It is a stupefying mystery that anyone in Ottawa, elected or otherwise, who has anything to do with the tax system, does not realize the dangers of taxing at higher rates than prevail in the United States. We went through this with the Kennedy-Johnson tax cuts in the United States in 1965 and again with the Reagan tax cuts in the 1980s. The highest personal Canadian income tax rates are now almost 20 per cent above U.S. rates, where more exonerations and deductions are allowed than in Canada, and many of the more prosperous states such as Florida and Texas have no personal income taxes. Comparatively high tax rates invariably cause what are delicately called “behavioural changes,” which means some departures of wealthy people from the country, more ingenious and strenuous tax avoidance measures, and possibly some outright evasion as well.

The Trump tax cuts of 2017 have not really been reflected in published Canadian tax income reports yet, and the impact of the reduction of corporate tax rates from 35 per cent to 21 per cent in the U.S. last year could, as William Watson published in this newspaper on Tuesday, cost Canada $50 billion. The Trump tax cuts, which rival or possibly surpass the earlier Johnson and Reagan reductions, have, contrary to the gloomy predictions of the now rather mindless globalist media such as the Economist magazine, almost paid for themselves. This is the result of the counter-behavioural changes, as people spend and invest more when rates are reduced. It is not a zero-sum game, but the world only discovered that when the after-effects of the First World War and the Great Depression obliged all major countries to engage in deficit spending: devaluing the currency while increasing the money supply and spreading it to the recently dispossessed. John Maynard Keynes and the-then U.S Federal Reserve chairman, Marriner Eccles, argued for deficit-financing of recoveries and accumulation of surpluses in times of prosperity. In practice, the first, but little of the second, has been applied and the demonetization of gold has produced a relentless slide in the purchasing power of every currency.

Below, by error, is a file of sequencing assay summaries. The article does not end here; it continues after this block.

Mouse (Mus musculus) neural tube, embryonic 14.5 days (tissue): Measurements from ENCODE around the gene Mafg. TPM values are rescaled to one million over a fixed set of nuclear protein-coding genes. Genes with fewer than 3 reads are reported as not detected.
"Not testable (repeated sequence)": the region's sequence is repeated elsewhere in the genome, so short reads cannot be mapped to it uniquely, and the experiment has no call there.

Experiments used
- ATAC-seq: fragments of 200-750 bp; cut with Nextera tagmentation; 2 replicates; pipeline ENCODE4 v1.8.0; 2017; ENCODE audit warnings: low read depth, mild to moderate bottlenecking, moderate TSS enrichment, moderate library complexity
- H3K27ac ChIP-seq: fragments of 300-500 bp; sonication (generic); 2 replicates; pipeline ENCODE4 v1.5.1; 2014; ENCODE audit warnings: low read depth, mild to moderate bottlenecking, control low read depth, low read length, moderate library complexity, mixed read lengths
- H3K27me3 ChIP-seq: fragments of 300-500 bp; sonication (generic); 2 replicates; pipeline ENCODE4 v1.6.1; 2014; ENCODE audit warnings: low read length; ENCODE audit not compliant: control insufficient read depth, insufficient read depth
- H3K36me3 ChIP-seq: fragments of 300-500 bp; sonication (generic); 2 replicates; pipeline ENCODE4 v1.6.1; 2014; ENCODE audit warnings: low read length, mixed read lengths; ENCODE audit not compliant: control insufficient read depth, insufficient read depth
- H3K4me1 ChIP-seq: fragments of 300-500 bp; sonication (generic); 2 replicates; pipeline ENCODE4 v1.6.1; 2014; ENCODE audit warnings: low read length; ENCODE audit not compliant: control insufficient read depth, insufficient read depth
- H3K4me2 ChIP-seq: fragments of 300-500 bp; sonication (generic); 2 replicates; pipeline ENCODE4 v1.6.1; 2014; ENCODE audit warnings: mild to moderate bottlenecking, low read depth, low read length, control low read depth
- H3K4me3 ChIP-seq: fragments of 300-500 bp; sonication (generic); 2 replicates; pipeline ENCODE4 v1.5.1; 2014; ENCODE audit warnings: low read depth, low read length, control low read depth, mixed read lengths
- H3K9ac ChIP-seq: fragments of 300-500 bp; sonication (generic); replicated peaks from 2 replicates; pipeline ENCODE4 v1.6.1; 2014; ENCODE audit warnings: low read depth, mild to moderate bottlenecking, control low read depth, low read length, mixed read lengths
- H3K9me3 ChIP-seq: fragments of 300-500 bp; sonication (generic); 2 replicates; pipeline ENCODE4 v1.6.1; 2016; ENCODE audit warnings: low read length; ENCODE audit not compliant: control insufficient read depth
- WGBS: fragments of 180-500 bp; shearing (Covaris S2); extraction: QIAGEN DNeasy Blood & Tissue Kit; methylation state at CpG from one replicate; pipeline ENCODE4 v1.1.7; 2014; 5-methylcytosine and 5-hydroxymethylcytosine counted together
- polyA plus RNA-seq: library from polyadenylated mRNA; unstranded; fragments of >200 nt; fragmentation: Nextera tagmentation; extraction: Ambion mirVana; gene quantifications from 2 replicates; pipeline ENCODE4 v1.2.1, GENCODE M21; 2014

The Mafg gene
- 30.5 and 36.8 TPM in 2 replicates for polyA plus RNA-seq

Canada has now chosen the worst of all possible options: higher taxes, substantial deficits and low growth, with a lot of belligerent talk about retreating from NAFTA to World Trade Organization tariffs. The HST remains unchanged. I have been incanting, almost until I am blue in the face, that we should cut all income taxes to below U.S rates and raise the HST on all voluntary spending. This effectively makes paying tax almost voluntary, and induces behavioural changes toward increased purchases of goods and services within the economy, increased savings, and less attention to the most ingenious methods of avoiding tax and moving assets and cash flows out of country.

Seven of our ten provinces now have top tax rates above 50 per cent; this is state larceny and incompetence. Other than in an extreme national emergency, the state has no right to more than half of anyone’s income. If the population elected to operate defined essential government services from a service co-operative administered by private-sector standards of efficiency, what are now public-sector costs would be reduced by probably half, the savings could be rebated to the public with the low-income earners favoured, and the whole world would send observers to see the Canadian economic miracle. It isn’t going to happen because it is too radical and impossible to sell in advance or execute incrementally. But no government that has high taxes, low economic growth (they go together and are inseparable) and large deficits is going to succeed.

First published in the National Post.